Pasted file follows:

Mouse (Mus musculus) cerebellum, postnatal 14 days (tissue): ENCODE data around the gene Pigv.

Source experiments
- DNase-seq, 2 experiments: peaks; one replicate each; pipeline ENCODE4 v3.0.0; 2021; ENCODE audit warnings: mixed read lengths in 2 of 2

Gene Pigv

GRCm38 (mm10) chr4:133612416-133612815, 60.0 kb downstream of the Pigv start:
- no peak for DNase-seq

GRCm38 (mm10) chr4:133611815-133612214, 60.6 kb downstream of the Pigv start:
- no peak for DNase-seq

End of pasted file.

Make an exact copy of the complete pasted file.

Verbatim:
Mouse (Mus musculus) cerebellum, postnatal 14 days (tissue): ENCODE data around the gene Pigv.

Source experiments
- DNase-seq, 2 experiments: peaks; one replicate each; pipeline ENCODE4 v3.0.0; 2021; ENCODE audit warnings: mixed read lengths in 2 of 2

Gene Pigv

GRCm38 (mm10) chr4:133612416-133612815, 60.0 kb downstream of the Pigv start:
- no peak for DNase-seq

GRCm38 (mm10) chr4:133611815-133612214, 60.6 kb downstream of the Pigv start:
- no peak for DNase-seq